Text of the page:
The Buffalo Bills acquired Jordan Mills midway through the 2015 season, signing the offensive lineman off of the Detroit Lions’ practice squad. Since then, he has been both a swing tackle and, since 2016, the full-time starter at right tackle. His play has ranged from horrendous to adequate throughout that span, leading for many fans to speculate that he could be out of a job.
In our latest installment of the “90 players in 90 days” series, we look at a man who has survived two coaching regimes with little challenge to his job title as starting right tackle of the Buffalo Bills.
Name: Jordan Mills
Height/Weight: 6’5” 316 lbs.
College: Louisiana Tech
Draft: Drafted in the fifth round (163rd overall) by the Chicago Bears in 2013
Financial situation (per Spotrac): Mills enters the final year of a two-year, $3.8 million contract signed prior to the 2017 NFL season. For 2018, he carries a cap hit of $2.25 million; however, if he were to be released, the team would only have to eat a $500,000 dead cap charge.
2017 Recap: Mills was himself in 2017, playing as a below-average tackle for the majority of the season. Pro Football Focus graded Mills at a 65.7 overall, which was 43rd among all NFL tackles. Mills tied Richie Incognito in penalties taken among Buffalo offensive linemen for the second consecutive year—he had 6 penalties accepted against him in 2017, and 7 in 2016—while also leading the team in sacks allowed for the second consecutive year (6 last season, 7 in 2016).
Positional outlook: The Bills did not add a tackle in the 2018 NFL Draft, but they did bring in veteran Marshall Newhouse to serve as competition. While Newhouse may also be looking to play the role of swing tackle, he can’t be viewed as an upgrade to Mills. His PFF grade was significantly worse (46.4), and he allowed more sacks (8) than Mills last season, as well, while also having 4 penalties accepted against him. The Bills also have Dion Dawkins, who projects a the starting left tackle, to go with Conor McDermott, De’Ondre Wesley, Ike Boettger, Josh James, Mo Porter, and Gerhard de Beer on the roster.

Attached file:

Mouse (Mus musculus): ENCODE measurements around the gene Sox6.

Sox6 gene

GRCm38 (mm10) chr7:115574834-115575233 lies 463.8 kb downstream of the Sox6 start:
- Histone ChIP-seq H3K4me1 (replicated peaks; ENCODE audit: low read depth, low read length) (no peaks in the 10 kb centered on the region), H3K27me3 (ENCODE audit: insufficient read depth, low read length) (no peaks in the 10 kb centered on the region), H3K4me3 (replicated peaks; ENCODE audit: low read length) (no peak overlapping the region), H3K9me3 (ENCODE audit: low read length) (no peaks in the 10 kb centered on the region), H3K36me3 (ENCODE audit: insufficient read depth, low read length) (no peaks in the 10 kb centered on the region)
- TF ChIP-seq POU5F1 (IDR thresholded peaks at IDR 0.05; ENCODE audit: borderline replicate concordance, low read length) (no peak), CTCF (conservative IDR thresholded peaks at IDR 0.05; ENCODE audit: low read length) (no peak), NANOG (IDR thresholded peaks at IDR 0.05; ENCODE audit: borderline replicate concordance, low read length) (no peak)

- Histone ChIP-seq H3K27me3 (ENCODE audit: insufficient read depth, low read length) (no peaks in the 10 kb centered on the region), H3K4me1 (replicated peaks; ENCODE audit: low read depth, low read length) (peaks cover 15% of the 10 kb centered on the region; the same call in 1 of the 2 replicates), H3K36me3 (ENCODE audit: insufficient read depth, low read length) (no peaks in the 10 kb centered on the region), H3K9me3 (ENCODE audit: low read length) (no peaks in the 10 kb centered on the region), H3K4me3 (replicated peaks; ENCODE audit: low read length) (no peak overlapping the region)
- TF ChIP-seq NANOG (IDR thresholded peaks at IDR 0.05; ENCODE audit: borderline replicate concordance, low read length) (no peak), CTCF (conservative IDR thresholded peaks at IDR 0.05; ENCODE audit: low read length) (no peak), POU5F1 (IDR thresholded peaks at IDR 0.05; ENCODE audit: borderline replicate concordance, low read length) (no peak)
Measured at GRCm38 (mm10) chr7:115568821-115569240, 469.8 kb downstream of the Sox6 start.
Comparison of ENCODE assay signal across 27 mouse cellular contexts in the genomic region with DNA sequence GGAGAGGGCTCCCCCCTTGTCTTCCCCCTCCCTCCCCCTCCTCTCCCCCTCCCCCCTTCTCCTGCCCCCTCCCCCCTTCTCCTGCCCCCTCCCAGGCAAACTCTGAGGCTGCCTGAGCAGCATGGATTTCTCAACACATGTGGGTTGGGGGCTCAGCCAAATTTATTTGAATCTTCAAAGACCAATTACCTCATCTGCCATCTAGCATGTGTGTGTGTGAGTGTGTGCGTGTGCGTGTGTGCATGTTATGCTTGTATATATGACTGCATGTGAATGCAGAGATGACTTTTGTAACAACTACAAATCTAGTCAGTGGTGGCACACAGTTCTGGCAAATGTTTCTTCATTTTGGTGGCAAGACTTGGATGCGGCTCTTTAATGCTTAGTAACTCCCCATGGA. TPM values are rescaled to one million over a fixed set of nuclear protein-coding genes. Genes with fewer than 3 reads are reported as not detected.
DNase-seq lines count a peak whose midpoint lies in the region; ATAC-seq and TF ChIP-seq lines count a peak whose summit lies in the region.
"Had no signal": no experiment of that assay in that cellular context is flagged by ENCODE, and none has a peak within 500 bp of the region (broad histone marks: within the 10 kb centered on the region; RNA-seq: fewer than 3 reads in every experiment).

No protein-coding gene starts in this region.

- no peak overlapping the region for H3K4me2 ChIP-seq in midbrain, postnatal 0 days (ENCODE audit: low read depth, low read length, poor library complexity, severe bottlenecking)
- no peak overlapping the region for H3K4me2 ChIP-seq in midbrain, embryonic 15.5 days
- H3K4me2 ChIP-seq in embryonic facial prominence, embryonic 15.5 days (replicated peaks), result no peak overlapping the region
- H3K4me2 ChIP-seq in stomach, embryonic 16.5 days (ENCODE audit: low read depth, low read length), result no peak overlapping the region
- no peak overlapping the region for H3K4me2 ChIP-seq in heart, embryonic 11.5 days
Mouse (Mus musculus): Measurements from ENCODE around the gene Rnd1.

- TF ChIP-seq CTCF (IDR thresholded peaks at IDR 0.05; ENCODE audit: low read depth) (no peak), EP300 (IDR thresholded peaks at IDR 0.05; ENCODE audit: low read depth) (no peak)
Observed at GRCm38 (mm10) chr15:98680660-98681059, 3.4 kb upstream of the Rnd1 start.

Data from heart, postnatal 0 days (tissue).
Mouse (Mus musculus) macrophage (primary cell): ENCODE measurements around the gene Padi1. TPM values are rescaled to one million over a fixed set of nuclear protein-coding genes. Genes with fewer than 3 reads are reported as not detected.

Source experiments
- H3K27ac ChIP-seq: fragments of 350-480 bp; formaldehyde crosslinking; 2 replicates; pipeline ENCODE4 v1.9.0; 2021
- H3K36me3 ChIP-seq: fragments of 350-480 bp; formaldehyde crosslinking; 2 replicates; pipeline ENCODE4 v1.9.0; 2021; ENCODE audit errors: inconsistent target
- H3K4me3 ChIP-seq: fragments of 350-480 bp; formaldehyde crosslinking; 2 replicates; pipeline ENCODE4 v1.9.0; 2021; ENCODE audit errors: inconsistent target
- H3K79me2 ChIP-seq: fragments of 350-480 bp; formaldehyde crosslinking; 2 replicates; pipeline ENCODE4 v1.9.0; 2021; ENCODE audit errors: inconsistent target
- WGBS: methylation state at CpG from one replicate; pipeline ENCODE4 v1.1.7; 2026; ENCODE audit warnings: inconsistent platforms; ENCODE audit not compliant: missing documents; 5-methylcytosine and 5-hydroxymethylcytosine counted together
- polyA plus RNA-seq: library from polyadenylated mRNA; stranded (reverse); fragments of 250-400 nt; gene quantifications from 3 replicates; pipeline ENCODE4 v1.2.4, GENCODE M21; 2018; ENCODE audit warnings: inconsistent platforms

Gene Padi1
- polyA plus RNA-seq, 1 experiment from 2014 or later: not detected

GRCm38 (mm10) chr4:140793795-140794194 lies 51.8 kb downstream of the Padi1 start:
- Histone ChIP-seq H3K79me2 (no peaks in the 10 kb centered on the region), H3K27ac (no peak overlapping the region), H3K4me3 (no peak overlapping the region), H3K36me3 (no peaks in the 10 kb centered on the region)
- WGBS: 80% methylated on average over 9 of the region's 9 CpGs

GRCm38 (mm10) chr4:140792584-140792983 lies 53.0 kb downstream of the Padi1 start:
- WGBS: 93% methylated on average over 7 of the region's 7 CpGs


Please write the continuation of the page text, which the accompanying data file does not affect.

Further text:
2018 Offseason: Head coach Sean McDermott praised Mills for his leadership earlier in the offseason when asked about the departures of veterans Cordy Glenn, Richie Incognito, and Eric Wood along the offensive line. While much has been written about the rotation along the interior offensive line, little has been noted regarding any changes with the first-team tackles.
2018 season outlook: Mills is not a player who should be a lock on any roster, but there is a great likelihood that the coaching staff views him as one. Since his arrival in 2015, Mills has been a below-average starter in the league. With a known-quantity (who is also well below-average) in Newhouse and a host of unknowns behind him, it’s hard to fathom a scenario in which the Bills make a change here. Of all the unknowns, Conor McDermott is the one with the best chance to surprise and unseat Mills, but that appears unlikely. However, if Mills continues to struggle, he very well may force the coaching staff’s hand.